By: Carla Miranda
I am afraid I am not ready for college. I just graduated high school, and a statistic I recently found worries me: 70 percent of Americans will study at a four-year college this year, but less than two-thirds will graduate.
In my senior research project at Boston International Newcomers Academy (BINcA), I discovered students often drop out of college because they are not academically prepared and that anxiety and depression negatively impact their academic performance.
As a result of these findings, I concluded that there are three ways high schools can better prepare students for college.
1. Implement the SAILS Program
More than 60 percent of all students entering community colleges must take developmental math courses, the New York Times reported in 2014, but more than 70 percent of them never finish those classes, “leaving them unable to obtain their degrees.”
Why are students graduating high school with no basic knowledge around math content? What are possible solutions to this problem?
A few states have begun offering remediation coursework while students are still in high school through the Seamless Alignment and Integrated Learning Support (SAILS) program, which identifies students in their junior years or earlier—some use ACT scores—who need college preparation and offers them remedial courses as seniors.
When Tennessee started using the program, 92 percent of the students in the math program and 97 percent in English completed it. "A lot of us can't really afford to pay those costs in college, so the fact that they were taken care of in high school helped a lot," one student said in this American Public Media story.
2. Focus on Social and Emotional Learning
Mental health has become a critical issue on college campuses. “The number of students in crisis coming in for help has increased sharply—from 647 in the 2014–2015 academic year to 906 last year,” the Behavioral Medicine clinicians at Boston University reported.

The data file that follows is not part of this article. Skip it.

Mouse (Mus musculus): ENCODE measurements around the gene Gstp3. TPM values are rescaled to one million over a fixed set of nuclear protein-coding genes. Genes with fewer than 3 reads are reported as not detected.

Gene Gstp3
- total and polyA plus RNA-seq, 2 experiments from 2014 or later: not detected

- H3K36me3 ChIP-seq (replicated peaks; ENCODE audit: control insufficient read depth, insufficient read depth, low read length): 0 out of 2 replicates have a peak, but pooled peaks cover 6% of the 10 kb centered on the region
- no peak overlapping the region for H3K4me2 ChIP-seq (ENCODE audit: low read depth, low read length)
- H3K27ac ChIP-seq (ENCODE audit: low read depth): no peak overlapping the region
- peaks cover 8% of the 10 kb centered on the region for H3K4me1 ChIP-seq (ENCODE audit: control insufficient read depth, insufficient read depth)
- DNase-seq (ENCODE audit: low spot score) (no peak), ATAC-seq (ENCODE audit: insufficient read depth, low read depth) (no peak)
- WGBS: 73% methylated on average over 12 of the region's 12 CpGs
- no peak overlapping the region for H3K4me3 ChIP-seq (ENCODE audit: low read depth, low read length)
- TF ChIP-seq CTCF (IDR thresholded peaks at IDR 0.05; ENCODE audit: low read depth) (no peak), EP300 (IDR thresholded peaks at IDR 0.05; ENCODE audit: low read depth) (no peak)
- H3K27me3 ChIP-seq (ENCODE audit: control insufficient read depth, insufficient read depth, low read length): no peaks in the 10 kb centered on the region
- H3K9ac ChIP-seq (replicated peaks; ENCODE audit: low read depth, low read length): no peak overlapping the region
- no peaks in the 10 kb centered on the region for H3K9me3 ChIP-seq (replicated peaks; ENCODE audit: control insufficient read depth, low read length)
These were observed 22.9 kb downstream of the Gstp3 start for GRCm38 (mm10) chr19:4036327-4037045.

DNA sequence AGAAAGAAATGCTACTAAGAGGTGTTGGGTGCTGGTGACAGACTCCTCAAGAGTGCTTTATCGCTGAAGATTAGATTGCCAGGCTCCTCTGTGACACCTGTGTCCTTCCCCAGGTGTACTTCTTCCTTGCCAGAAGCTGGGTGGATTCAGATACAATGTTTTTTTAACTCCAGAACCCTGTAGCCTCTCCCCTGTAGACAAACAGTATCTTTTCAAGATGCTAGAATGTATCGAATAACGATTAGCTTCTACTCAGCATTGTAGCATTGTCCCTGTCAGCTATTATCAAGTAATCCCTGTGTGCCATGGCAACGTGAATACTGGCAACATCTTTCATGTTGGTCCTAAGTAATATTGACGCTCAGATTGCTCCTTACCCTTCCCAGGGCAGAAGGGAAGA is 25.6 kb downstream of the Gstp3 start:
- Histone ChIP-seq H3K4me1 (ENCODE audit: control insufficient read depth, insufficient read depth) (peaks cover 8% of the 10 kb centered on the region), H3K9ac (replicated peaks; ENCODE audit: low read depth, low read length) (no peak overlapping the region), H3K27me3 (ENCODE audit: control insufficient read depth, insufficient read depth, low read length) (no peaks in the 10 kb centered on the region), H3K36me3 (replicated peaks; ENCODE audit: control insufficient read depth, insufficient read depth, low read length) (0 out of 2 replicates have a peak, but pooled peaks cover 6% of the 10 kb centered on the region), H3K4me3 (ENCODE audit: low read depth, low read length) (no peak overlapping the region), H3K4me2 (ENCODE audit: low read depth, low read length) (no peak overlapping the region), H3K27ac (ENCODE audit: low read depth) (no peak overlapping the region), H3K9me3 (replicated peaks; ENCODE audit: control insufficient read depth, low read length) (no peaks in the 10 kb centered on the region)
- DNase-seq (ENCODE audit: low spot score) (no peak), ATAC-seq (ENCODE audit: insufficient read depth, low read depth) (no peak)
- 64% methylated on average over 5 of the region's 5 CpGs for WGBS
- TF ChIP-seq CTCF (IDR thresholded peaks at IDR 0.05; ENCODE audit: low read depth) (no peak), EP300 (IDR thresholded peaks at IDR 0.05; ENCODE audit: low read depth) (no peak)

Last year, the ACHA-National College Health Assessment II reported that stress, anxiety, sleep difficulties, and depression affect college students’ academic performance more than any other factor. Stress topped the list with 31.8 percent of students reporting it caused them to drop a class or receive a lower grade; comparatively, only 3.5 percent said alcohol was to blame.
Students who speak English as a second language—students like me—may have additional struggles. “ESL students are learning that new language and culture of college and they are learning the language of English and new culture of America,” Michael LeBlanc at the University of Massachusetts Boston told me. “It's not that college is harder, but it's struggle on top of another struggle.”
LeBlanc said high schools can better prepare students for college by getting them “used to the idea that their ideas matter.” He said students should believe others want to know what they think about academic material, which helps boost confidence and self-esteem.
I believe schools could also offer workshops in high school covering the five competencies of social and emotional learning along with workshops (especially for seniors) about anxiety and depression in college.
3. Offer College Classes
Dual-enrollment programs let students get a sense of the academic rigor college expects and help them become knowledgeable about the overall college system. It's also an advantage for students to enter college already armed with some credits.
LeBlanc said UMass Boston has a number of high school students taking dual enrollment classes and some of their faculty members are working with Boston Public Schools in the GEAR UP program, which helps low-income middle and high school students prepare for college. I believe all high school students must have exposure to a college class (dual enrollment, AP, or IB classes) before leaving high school to help prepare them for the real thing.
Since I will be attending UMass Boston in the fall, I also asked LeBlanc to give me some personal advice for how I can be college ready. He told me to continue to do what I am doing, to always ask questions, take advantage and be aware of the resources available at UMass Boston, show that I care and be engaged in class, and to go see professors during office hours so they can know me individually.
I plan to follow his advice, but I hope more schools do their part to prepare more students for college so that more of us are excited to enroll in college than we are afraid.
Carla Miranda, 18, has been in the United States for less than four years and is a 2017 graduate of Boston International Newcomers Academy, a Boston Public School that embraces new immigrant adolescent English language learners. She will join UMass Boston’s honors program in the fall.